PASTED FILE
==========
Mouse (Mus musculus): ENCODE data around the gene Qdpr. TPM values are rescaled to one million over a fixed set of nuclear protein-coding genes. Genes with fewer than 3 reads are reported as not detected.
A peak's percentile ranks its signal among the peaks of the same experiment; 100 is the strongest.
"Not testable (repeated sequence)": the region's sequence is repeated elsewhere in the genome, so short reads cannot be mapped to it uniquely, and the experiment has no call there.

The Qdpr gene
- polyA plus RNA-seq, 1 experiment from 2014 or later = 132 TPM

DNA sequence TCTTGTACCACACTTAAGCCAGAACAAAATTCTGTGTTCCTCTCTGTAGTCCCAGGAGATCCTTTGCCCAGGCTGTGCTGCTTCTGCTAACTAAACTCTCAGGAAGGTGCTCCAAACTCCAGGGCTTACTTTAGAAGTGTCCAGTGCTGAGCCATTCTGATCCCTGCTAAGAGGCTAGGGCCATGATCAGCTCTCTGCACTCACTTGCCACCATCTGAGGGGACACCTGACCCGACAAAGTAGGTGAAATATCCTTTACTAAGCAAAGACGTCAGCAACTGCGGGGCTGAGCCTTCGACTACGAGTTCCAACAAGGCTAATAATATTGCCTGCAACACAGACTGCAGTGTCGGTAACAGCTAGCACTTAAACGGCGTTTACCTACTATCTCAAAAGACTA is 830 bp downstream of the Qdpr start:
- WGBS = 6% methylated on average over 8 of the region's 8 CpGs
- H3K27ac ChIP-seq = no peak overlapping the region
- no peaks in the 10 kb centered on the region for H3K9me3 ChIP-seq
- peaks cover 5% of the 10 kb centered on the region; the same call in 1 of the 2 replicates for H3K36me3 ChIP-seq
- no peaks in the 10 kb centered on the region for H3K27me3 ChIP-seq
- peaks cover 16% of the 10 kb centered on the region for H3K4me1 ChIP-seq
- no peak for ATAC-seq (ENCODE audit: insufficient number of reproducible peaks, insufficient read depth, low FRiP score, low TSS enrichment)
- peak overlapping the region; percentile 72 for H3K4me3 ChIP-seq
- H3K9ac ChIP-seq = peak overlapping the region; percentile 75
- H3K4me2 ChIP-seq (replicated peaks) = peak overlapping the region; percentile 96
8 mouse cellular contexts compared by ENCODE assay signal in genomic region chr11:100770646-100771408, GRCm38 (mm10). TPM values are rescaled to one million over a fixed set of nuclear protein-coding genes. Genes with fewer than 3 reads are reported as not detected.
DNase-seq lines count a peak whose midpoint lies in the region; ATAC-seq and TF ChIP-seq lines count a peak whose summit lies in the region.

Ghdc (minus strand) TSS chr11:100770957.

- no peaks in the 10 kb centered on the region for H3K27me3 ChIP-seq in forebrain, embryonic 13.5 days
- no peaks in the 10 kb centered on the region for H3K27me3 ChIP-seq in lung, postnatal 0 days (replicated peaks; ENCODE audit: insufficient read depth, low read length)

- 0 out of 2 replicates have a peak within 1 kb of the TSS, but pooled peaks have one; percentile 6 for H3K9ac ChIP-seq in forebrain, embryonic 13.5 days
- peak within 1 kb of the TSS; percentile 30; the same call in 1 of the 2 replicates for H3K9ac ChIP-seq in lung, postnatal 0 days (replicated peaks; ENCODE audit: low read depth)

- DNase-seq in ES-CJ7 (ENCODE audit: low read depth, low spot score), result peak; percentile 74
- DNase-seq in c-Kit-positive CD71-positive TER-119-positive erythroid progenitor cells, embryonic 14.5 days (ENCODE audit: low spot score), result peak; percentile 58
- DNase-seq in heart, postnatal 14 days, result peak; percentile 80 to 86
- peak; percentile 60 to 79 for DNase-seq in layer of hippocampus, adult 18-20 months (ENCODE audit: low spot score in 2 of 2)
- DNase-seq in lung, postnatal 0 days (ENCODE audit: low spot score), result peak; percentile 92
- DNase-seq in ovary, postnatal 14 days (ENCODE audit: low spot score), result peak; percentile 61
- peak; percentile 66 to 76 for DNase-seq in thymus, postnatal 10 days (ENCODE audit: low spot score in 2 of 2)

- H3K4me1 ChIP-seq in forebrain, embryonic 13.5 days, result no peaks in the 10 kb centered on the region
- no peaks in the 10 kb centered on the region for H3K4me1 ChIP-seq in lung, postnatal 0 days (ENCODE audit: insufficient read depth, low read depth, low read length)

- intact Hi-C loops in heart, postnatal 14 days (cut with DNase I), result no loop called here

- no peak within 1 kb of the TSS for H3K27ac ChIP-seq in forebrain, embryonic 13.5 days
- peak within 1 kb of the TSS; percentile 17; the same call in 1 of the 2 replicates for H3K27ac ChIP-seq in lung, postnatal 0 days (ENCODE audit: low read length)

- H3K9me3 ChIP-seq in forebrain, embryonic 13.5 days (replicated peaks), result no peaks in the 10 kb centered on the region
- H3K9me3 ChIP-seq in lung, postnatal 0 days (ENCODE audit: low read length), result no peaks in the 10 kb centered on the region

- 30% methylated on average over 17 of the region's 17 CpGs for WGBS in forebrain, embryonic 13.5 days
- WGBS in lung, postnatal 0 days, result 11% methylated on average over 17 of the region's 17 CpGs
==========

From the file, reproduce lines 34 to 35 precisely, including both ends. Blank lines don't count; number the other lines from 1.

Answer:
- no peak within 1 kb of the TSS for H3K27ac ChIP-seq in forebrain, embryonic 13.5 days
- peak within 1 kb of the TSS; percentile 17; the same call in 1 of the 2 replicates for H3K27ac ChIP-seq in lung, postnatal 0 days (ENCODE audit: low read length)